Carbon Tax: At Least We're Luckier Than The US!

Our chief scientific adviser & one of the word's leading climate scientists, the US-based Dr. Patrick Michaels, writes:

Back in primary school (which I seem to recall was in the last ice age), we were taught that our republican democracy was far superior to anything else, especially the clunky parliamentary systems of Great Britain and its (then) colonies and their ilk.

History appears to have changed things.  With regard to onerous climate change regulations (your carbon tax, our federal dictates on light bulbs, cars, power plants ete…) Australia has much more capability for change than we do.

So far as this Yank can tell, your government has committed both national and statewide suicide with the carbon tax (you rock, QLD!) and is about one Labor Party scandal away from blowing apart, with the ultimate repeal or dissolution of that levy.

We are stuck.

I am going to (incorrectly) stipulate that Mr. Romney becomes president and that he has promised to reign in our dictatorial Environmental Protection Agency, which is currently pretty much in the business of destroying anything associated with anything that emits a bunch of carbon dioxide. (The reality is that Romney is a green squish and that his current global warming advisor thinks cap-and-trade is just peachy.)

Campaign promises notwithstanding, Romney will be incapable of stopping his own EPA. That’s because of an unfortunate 2007 decision by our Supreme Court, Massachusetts v. EPA.  In it, the court held that if the Agency found that dreaded greenhouse gases “endanger” human health and welfare,  then it must regulate them to, presumably, the point where they no longer do.  The Court’s abominable decision was based upon a cockeyed reading of the 1990 Clean Air Act Amendments passed during the Bush I Administration, an interpretation vehemently challenged even by the Democratic (Labour to you) authors of the legislation.

So, in order to stop regulating, the EPA must somehow reverse the Finding of Endangerment that it published in December, 2009.  That was based upon a voluminous and biased literature search that was required by a previously passed legal insanity.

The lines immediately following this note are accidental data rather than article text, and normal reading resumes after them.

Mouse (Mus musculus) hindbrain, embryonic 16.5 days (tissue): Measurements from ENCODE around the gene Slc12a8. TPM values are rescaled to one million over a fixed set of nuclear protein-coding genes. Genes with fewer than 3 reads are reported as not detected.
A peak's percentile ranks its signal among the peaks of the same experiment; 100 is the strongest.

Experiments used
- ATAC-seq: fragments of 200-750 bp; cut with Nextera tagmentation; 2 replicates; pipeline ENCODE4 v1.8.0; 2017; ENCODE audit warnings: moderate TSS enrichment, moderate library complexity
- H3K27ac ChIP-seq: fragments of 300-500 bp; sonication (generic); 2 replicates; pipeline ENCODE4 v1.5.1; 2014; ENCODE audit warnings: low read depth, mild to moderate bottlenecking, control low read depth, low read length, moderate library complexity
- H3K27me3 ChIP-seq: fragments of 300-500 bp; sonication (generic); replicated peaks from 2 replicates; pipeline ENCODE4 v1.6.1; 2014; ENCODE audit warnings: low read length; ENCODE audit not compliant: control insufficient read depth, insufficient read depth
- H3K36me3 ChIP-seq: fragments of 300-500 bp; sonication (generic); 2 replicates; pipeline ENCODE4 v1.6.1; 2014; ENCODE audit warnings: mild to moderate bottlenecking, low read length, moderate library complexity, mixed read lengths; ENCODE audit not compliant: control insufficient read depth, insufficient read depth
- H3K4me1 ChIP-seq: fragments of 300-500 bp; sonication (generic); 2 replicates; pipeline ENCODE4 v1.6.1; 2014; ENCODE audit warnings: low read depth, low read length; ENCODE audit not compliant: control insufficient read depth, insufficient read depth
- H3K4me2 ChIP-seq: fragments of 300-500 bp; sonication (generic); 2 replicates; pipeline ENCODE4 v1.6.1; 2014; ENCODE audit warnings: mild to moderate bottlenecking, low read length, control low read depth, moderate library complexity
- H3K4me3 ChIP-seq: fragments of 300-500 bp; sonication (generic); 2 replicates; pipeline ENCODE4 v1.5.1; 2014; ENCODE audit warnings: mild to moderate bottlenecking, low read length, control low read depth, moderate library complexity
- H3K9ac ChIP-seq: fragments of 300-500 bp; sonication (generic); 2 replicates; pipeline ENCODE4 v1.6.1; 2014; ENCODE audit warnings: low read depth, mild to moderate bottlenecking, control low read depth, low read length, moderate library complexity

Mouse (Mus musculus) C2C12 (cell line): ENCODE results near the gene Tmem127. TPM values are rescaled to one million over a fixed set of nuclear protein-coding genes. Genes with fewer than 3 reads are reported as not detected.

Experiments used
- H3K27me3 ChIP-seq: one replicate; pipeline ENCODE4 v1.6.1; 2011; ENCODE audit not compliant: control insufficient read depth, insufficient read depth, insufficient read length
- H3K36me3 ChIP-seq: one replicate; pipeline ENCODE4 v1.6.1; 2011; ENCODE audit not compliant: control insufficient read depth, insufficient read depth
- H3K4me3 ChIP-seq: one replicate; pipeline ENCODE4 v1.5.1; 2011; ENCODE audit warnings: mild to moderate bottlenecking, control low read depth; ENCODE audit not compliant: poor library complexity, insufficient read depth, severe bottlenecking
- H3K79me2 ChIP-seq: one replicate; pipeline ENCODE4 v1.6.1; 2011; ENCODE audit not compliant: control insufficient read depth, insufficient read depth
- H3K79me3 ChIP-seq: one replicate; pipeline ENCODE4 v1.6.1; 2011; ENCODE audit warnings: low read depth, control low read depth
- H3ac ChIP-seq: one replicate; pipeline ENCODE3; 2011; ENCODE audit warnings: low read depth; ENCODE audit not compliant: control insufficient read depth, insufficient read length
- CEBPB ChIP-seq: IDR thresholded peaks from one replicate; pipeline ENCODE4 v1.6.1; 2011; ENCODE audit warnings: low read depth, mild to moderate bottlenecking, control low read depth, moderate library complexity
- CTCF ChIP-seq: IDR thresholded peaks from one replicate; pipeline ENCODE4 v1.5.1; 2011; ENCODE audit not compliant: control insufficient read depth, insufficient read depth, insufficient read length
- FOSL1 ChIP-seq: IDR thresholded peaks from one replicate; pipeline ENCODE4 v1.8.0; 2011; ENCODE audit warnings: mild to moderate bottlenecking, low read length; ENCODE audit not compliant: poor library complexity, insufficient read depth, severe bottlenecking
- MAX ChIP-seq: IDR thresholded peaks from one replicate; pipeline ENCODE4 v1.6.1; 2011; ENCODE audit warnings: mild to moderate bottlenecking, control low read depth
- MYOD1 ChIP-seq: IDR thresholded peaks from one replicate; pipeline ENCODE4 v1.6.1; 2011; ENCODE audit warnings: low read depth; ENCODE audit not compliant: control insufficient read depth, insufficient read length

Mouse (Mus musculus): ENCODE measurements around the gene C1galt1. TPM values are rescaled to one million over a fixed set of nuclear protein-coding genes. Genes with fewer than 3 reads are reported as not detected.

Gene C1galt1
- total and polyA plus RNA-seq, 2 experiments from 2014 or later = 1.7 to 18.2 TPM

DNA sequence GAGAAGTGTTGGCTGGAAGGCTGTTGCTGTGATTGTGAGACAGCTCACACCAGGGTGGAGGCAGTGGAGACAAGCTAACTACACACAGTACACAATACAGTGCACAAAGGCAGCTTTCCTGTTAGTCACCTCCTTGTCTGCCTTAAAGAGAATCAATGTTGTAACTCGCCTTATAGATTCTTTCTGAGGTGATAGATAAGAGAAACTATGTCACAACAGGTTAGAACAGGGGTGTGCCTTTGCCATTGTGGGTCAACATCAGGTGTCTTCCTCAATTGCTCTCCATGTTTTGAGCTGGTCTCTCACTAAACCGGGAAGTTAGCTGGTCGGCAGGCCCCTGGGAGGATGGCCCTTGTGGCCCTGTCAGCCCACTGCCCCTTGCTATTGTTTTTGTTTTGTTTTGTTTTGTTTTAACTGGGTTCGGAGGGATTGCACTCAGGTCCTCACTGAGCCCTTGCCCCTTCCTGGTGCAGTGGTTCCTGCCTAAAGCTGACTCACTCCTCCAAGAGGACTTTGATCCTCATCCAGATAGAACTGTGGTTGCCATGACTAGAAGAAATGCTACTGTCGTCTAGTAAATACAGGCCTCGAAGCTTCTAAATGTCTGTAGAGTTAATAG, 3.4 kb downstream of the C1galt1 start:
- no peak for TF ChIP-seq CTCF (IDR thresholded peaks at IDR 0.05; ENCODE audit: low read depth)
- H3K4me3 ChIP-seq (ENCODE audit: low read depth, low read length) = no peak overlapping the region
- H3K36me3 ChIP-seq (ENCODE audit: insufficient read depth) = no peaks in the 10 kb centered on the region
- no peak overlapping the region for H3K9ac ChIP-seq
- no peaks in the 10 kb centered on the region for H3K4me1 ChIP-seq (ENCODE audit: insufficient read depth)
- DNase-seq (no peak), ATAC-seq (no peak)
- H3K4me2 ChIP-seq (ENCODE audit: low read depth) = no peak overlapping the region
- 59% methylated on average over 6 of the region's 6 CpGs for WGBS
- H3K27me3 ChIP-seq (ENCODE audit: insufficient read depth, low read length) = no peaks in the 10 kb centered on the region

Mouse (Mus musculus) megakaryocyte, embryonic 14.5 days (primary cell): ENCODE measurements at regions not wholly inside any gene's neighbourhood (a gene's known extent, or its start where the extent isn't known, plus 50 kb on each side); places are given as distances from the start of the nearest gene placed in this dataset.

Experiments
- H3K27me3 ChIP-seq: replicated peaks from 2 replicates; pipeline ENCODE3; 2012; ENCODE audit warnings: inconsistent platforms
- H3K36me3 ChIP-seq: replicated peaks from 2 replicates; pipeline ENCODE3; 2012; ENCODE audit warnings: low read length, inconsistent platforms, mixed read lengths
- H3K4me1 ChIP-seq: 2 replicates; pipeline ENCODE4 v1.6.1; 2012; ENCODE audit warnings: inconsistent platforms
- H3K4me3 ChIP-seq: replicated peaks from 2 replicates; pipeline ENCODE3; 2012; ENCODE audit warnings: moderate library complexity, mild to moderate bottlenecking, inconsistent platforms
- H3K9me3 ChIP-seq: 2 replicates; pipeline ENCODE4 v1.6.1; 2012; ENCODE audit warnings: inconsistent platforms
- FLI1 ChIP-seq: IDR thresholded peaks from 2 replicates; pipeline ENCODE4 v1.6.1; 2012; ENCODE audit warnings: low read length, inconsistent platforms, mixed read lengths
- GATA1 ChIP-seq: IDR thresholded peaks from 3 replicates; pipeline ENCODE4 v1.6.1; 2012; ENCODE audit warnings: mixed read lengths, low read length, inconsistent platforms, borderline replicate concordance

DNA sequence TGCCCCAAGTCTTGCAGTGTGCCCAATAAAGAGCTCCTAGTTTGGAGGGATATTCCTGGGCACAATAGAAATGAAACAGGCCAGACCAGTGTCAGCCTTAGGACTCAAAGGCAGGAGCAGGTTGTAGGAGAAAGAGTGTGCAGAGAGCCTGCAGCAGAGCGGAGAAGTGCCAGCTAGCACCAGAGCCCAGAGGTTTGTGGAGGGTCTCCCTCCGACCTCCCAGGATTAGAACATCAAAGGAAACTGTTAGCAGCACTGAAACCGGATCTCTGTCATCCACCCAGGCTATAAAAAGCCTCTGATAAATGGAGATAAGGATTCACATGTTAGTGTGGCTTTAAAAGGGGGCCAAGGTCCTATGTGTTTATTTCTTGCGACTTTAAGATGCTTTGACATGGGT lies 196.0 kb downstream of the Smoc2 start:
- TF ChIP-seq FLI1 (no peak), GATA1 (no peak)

Fat chance, mates. What scientist on the global warming gravy train is going to do that? EPA therefore must regulate.  If Romney orders it to cease and desist, my greener friends will be in court in a heartbeat, waving Mass. v. EPA.

The other way to stop our suicide is to remove two controversial sentences from the Clean Air Act, but that would require 60 (mostly Republican) senators to allow it to come up for a vote. Under any electoral scenario, that’s simply an impossible number.

I  should say that, for the last year or so, along with my nefarious and few friends, I have been preparing the comprehensive rebuttal to EPA’s endangerment finding—one that cites all the inconvenient science that they ignored.  For what it’s worth, their document has 569 citations in it, and mine is already over 950.  They left out more science than they included.  It is my hope that my tome will be used by the legal community to compel a repeal.

But, anyway, none of this is going to happen anytime soon.  We are stuck—stuck with a Supreme Court that is just fine with our EPA running our lives, while you, The Lucky Country, are about to throw the bums out.

 Patrick Michaels serves as Chief Scientific Adviser to Stop Gillards’ Carbon Tax. Dr. Michaels is a Senior Research Fellow for Policy and Economic Development at George Mason University, and a Senior Environmental Fellow at the Cato Institute. He is a past president of the American Association of State Climatologists and was program chair for the Committee on Applied Climatology of the American Meteorological Society. Michaels was also a research professor of Environmental Sciences at University of Virginia for thirty years. Michaels is a contributing author and reviewer of the United Nations Intergovernmental Panel on Climate Change, which was awarded the Nobel Peace Prize in 2007

Help Us Share Our Message

Share our message of less taxes, regulation and
wasteful spending